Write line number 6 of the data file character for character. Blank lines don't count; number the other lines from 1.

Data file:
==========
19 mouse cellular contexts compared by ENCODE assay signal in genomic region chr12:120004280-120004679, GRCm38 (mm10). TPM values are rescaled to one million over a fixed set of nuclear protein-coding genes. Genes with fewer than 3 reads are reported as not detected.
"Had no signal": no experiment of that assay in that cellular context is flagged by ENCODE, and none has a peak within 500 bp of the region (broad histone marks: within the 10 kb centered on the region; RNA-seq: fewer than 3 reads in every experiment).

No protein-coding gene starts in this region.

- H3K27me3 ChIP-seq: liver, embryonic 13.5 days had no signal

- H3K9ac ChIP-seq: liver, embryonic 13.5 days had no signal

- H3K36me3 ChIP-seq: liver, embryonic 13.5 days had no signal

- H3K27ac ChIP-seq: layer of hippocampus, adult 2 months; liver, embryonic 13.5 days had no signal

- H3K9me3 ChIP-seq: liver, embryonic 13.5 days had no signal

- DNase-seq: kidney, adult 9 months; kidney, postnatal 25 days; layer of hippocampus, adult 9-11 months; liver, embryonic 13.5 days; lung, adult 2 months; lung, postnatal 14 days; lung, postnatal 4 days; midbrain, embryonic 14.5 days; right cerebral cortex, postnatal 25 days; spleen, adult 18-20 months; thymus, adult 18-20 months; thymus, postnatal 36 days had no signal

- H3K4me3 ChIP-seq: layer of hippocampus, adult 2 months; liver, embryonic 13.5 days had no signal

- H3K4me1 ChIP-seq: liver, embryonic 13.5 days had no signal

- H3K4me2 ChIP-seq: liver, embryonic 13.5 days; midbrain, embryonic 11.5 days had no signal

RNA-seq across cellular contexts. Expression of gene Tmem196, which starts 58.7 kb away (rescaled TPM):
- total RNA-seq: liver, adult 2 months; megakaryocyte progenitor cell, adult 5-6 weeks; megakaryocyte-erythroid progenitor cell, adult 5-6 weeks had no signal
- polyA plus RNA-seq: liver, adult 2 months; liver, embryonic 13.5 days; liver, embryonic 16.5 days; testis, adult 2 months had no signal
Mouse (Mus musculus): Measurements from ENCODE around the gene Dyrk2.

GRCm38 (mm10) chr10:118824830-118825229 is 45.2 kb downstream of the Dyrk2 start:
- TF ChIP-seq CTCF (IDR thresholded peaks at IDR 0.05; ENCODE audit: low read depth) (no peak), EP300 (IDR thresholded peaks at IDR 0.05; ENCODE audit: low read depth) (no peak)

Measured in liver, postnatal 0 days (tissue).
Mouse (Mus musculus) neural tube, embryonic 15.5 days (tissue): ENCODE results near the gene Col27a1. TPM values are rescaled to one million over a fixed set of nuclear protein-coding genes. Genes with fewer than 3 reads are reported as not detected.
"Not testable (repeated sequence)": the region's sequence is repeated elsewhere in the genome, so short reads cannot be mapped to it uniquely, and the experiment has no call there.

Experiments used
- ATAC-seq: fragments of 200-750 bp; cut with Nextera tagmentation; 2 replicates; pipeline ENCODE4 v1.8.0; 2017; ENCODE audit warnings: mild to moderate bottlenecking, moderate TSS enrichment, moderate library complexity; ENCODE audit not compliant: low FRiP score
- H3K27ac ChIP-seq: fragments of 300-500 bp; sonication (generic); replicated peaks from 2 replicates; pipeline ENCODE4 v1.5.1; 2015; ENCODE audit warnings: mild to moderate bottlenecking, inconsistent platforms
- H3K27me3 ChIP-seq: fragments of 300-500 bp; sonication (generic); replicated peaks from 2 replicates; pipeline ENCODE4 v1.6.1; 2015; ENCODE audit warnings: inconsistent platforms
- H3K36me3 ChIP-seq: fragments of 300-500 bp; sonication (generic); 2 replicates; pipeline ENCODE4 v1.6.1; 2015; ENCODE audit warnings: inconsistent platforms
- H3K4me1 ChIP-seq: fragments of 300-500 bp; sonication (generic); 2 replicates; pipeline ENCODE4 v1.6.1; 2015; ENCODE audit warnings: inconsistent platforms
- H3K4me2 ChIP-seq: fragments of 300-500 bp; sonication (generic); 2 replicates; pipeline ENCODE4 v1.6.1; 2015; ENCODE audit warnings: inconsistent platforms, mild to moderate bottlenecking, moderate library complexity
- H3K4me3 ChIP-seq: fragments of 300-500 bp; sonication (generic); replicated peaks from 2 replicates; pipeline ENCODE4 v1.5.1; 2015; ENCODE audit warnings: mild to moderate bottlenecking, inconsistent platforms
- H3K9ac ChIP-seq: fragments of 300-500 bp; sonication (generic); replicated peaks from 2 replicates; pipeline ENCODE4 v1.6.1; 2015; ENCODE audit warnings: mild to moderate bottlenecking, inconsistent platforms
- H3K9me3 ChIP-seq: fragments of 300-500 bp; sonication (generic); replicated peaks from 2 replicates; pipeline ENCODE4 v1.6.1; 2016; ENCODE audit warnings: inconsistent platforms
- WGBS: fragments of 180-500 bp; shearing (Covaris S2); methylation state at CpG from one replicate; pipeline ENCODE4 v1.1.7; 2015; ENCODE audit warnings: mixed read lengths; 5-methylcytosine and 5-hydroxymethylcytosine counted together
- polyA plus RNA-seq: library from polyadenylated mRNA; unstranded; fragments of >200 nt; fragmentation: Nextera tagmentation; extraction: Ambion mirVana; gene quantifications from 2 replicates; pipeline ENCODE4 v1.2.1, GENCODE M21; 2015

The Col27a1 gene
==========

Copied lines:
- H3K36me3 ChIP-seq: liver, embryonic 13.5 days had no signal